6. Himalayan sea salt urns
Himalayan sea salt is another material designers use when creating biodegradable scattering urns.
You might consider this option if you want an urn that boasts distinctive natural beauty. Although salt urns often look like gorgeous rocks or stones, because of their material, they will eventually break down and dissolve into a body of water.
7. Clay urns
Clay is a suitable material when designers want to make creative urns that are also biodegradable. With clay, designers can easily mold an urn into seemingly countless shapes. If you want your loved one’s urn to be in a specific likeness, clay is a great option.
A clay scattering urn often won’t be entirely clay. A designer may combine it with other materials, such as paper or cotton, but they’ll typically let customers know when it’s completely biodegradable.
8. Footprints in the sand
Sand (often in combination with such other biodegradable materials as gelatin) is yet another common material for scattering urns.
Although anyone can choose to scatter their loved one’s cremains with such an urn, this style is particularly popular with Christians, as the urns often include small “footprints” embedded in them, recalling a beloved story about Jesus.
An important note
Keep in mind that most biodegradable urns can also break down in the soil if you’d prefer to bury an urn instead of using it to scatter remains over a lake, ocean, or river. The amount of time the urn takes to break down will vary based on its material. For example, a Himalayan sea salt urn will typically dissolve in water after a few hours. In the soil, the process might take three months or so.
You can often recycle a biodegradable scattering urn too. You can choose this type of urn if your goal is to give a loved one a proper send-off while minimizing your impact on the environment. That said, depending on what you choose to do with their cremains, you may need to research laws about scattering ashes. Precisely where and how you can scatter cremains depends on various factors, particularly if you’re going to leave the urn behind.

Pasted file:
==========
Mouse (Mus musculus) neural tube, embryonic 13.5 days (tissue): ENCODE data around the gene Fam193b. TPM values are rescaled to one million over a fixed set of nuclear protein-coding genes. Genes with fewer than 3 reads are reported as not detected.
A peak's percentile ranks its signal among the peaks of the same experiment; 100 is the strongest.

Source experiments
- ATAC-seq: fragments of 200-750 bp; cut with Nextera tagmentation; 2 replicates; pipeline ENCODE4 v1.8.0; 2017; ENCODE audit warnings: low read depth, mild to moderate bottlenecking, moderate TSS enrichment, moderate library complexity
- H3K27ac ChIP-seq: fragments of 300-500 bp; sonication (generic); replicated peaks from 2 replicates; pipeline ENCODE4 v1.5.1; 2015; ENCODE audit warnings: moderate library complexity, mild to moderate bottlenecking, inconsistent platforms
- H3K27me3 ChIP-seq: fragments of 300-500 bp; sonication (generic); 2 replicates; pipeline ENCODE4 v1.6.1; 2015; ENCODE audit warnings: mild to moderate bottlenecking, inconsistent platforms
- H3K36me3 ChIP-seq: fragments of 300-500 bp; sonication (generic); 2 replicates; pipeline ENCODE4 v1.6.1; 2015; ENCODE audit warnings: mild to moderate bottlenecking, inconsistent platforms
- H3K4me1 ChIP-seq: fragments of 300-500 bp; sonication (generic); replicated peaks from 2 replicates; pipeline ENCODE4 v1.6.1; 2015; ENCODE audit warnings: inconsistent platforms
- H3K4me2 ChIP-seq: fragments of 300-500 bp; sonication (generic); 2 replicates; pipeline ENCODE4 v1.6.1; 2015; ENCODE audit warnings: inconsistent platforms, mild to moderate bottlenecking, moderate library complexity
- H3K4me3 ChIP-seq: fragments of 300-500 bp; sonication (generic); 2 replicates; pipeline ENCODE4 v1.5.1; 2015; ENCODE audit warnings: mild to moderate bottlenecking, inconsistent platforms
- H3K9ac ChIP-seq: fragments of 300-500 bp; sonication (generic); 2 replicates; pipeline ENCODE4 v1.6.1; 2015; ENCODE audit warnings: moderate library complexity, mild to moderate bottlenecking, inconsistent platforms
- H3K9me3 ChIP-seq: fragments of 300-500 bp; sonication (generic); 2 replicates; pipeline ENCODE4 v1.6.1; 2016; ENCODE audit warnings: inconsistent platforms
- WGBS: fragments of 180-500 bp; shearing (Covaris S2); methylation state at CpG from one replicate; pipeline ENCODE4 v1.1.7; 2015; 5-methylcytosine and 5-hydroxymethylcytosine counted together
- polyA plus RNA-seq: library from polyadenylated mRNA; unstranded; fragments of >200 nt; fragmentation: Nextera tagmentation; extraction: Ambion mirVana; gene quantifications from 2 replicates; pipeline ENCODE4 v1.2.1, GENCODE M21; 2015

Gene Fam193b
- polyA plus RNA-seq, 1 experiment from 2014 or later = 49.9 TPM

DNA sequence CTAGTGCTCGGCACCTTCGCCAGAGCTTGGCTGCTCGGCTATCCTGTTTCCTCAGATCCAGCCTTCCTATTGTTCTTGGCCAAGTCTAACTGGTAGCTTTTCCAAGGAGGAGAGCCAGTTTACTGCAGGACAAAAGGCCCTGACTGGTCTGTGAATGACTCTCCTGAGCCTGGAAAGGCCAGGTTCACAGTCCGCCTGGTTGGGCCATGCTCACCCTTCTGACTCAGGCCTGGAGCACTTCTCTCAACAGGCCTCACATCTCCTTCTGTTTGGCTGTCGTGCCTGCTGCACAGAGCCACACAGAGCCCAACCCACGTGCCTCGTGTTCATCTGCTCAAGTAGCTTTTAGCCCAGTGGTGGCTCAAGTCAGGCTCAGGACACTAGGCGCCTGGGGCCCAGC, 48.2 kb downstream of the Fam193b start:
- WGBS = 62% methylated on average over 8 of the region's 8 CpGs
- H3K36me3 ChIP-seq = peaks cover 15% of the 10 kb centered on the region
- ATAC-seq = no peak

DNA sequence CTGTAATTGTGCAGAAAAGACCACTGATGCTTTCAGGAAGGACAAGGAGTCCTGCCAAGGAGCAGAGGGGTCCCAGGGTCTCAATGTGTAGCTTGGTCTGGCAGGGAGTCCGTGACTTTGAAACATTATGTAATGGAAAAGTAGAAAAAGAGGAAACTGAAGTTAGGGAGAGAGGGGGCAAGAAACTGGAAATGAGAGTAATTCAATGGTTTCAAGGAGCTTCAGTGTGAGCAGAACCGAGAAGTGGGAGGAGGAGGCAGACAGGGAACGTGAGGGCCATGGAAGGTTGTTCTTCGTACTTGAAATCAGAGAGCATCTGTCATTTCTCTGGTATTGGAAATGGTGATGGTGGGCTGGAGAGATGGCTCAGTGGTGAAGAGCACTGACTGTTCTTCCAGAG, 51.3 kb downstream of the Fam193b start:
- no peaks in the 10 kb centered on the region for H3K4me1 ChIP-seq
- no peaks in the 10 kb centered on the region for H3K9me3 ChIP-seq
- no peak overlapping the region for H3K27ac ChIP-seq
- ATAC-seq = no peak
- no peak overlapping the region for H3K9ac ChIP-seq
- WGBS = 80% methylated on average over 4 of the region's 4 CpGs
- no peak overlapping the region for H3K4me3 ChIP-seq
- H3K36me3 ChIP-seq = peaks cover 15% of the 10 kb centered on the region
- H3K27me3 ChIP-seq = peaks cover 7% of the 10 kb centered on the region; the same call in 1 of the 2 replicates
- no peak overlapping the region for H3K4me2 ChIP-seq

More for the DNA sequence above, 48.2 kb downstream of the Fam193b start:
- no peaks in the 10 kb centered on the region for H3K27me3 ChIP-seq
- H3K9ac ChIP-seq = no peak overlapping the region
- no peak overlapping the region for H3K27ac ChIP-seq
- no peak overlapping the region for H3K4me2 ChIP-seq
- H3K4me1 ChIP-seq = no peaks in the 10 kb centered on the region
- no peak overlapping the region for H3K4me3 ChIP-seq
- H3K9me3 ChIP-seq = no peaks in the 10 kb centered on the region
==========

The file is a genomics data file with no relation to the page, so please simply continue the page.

Other Types of Scattering Urns
Again, there are many types of scattering urns from which you can choose. If the other options here don’t stand out, you might consider one of these instead.
9. Tube urns
Tube urns are similar to capsule scattering urns in that they’re basic cylinders. The main difference is size. Tube scattering urns tend to be larger.
Because of this, it’s sometimes more common for them to feature paintings or other visual imagery. You might want to use such an urn if you plan on displaying it somewhere in your home after scattering the cremains inside.
10. Embroidered urns
Some scattering urn suppliers offer embroidered “urns.” These technically consist of fabric that wraps around an interior urn.
Families sometimes choose this option because it allows them to include an embroidered design that honors the deceased’s memory. For example, many of these embroidered urns feature designs representing branches of the military, making them perfect for ceremonies honoring veterans.
11. Birdhouse urns
Do you plan on scattering the cremains of someone who deeply loved birds? If so, you may want to keep that part of their spirit alive with this type of scattering urn.
As the name implies, a birdhouse urn serves two purposes. After you scatter cremains with it, it can function as an actual birdhouse. Because you’ll naturally install a birdhouse outdoors, this option also allows you to display a memorial to a lost loved one on your property. Designers create birdhouse scattering urns using materials such as ceramics, wood, and metal.
12. Planter urns
This is another example of an urn you may continue to use after a scattering ashes ceremony. It’s also another type of container that can symbolize the idea of a loved one’s spirit living on in some capacity.
With a planter urn, you can grow the deceased’s favorite houseplant, creating a truly living memorial.
Scattering Urns: Different Options for Different Goals
Remember, the type of scattering urn you choose should depend on your long-term goals. These are merely a few of the more popular options you may look into.
Another beautiful option for keeping a loved one's memory alive is a memorial diamond created from ashes. Some companies, like Eterneva, create lab-grown diamonds and allow you to pick from several cuts and colors for your gemstone.